The AWS Data Ecosystem Grand Tour - Data Security

Written by Alex Rasmussen on March 26, 2020

This article is part of a series. Here are the previous articles in that series:

Make sure your data is locked down.
(Photo by Jose Fontano on Unsplash, cropped by me)

S3 makes it easy for anyone in your organization to store massive amounts of data. With that great power, however, comes great responsibility. The ease of access and virtually unlimited storage that cloud storage systems like S3 provide also make it easy for a malicious person - be that a hacker or a disgruntled employee - to walk away with a lot of sensitive data that's accidentally left unsecured. That sensitive data can be severely damaging - to your business, your customers, or both - if it falls into the wrong hands. Personally identifiable information (PII) and protected health information (PHI) are both subject to ever-increasing amounts of regulation that provide increased protections for customers, and increased penalties in the event of a breach.

The problem of securing your sensitive data in S3 is hard enough, but the truth is that many organizations don't even know what sensitive data they have or where that data resides. S3 buckets are easy to create, so it's easy to get into a situation where you have a lot of buckets of unknown provenance containing who-knows-what.

Any effective strategy for keeping your data under your control involves three important steps: knowing what data you've got, knowing which data is sensitive, and treating that sensitive data in a secure, consistent, and compliant way. You probably won't be able to do any of these three steps perfectly, especially inside a really big organization, but anything that makes these steps easier to perform is helpful.

AWS's solution for securing data in S3 is called Amazon Macie. At its core, Macie consists of a couple of classifiers. The first classifier has been trained to recognize many different kinds of sensitive data, including source code, API keys, unencrypted backups, passwords, system logs, and social security numbers. That classifier is used to scan your S3 data looking for sensitive stuff. The second classifier has been trained to identify risky or suspicious AWS API traffic in your organization's S3 logs in CloudTrail. It looks at things like API call type, call frequency, time, and location, and automatically flags high-risk behavior that might indicate that an attack is underway.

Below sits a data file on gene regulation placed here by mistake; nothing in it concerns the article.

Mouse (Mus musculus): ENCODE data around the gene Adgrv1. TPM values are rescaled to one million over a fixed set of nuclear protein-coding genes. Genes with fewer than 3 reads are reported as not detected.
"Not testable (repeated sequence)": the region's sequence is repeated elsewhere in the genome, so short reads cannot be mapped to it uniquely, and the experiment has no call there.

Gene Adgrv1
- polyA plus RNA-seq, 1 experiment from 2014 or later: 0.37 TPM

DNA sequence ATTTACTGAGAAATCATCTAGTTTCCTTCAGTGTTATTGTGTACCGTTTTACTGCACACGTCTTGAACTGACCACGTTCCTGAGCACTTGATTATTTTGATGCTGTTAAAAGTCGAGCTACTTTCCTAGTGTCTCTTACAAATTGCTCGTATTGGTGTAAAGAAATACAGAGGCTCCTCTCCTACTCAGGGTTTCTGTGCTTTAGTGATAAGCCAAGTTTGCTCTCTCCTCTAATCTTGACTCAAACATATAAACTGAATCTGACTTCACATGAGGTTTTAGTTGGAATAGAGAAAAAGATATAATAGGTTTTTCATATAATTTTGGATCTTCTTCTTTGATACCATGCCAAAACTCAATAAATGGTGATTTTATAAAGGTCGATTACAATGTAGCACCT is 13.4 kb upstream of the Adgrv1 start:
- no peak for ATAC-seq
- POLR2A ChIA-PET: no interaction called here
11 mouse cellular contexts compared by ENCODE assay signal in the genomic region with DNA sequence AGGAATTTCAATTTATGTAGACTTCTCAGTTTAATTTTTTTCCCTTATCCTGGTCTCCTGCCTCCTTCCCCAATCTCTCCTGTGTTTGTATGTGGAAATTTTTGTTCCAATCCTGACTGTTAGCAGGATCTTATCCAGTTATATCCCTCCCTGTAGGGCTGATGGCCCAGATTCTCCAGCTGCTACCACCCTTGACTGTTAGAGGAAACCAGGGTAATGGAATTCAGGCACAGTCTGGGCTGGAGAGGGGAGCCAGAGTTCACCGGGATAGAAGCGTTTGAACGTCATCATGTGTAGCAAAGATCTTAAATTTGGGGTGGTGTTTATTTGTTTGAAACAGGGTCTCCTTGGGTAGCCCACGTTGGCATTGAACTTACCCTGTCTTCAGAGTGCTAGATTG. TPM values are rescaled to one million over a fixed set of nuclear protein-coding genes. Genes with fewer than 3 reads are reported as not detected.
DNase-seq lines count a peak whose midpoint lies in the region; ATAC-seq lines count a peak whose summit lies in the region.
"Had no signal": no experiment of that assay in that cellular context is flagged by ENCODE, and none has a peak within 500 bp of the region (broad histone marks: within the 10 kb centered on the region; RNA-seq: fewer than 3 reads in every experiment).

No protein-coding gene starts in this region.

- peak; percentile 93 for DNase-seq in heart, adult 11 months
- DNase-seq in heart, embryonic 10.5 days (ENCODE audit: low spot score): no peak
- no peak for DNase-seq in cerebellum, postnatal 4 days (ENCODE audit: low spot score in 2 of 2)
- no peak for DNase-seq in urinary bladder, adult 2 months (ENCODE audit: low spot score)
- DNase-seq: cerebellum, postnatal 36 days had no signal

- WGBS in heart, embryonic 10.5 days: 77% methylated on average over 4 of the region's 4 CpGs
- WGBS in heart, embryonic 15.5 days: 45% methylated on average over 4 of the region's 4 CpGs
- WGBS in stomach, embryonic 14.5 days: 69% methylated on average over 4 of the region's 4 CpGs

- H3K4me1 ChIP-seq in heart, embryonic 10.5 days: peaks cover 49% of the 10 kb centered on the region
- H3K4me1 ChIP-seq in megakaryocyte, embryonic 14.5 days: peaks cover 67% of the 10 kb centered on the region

If either of Macie's classifiers detect that something is amiss, they can trigger an alert and optionally notify an external incident management system. This external system can then be used to send further alerts, trigger compliance rules, generate reports, or reconfigure the S3 buckets themselves. Macie doesn't do most of these things itself, but knowing AWS I suspect they'll have a managed incident management service at some point.

This additional security comes at a high price. You're charged several dollars for every GB of content the data sensitivity classifier classifies and every million CloudTrail events the API call classifier scans. If you want to keep classification metadata for your S3 objects for longer than 30 days, that'll cost extra. For large S3 buckets, that's an awful lot of money, but compared to millions in restitution and incalculable loss of customer goodwill, it's a drop in the bucket.

If you're looking for an alternative to Macie, my friends at Divebell are building a product for managing the entire personal data protection lifecycle. They're a great team and a product worth watching, and they didn't pay me to say that.

Next: Business Intelligence

In this article, we took a look at AWS's solution for securing access to data in S3. In the next and final(!) article in this series, we'll take a look at Amazon Quicksight, AWS's business intelligence tool.

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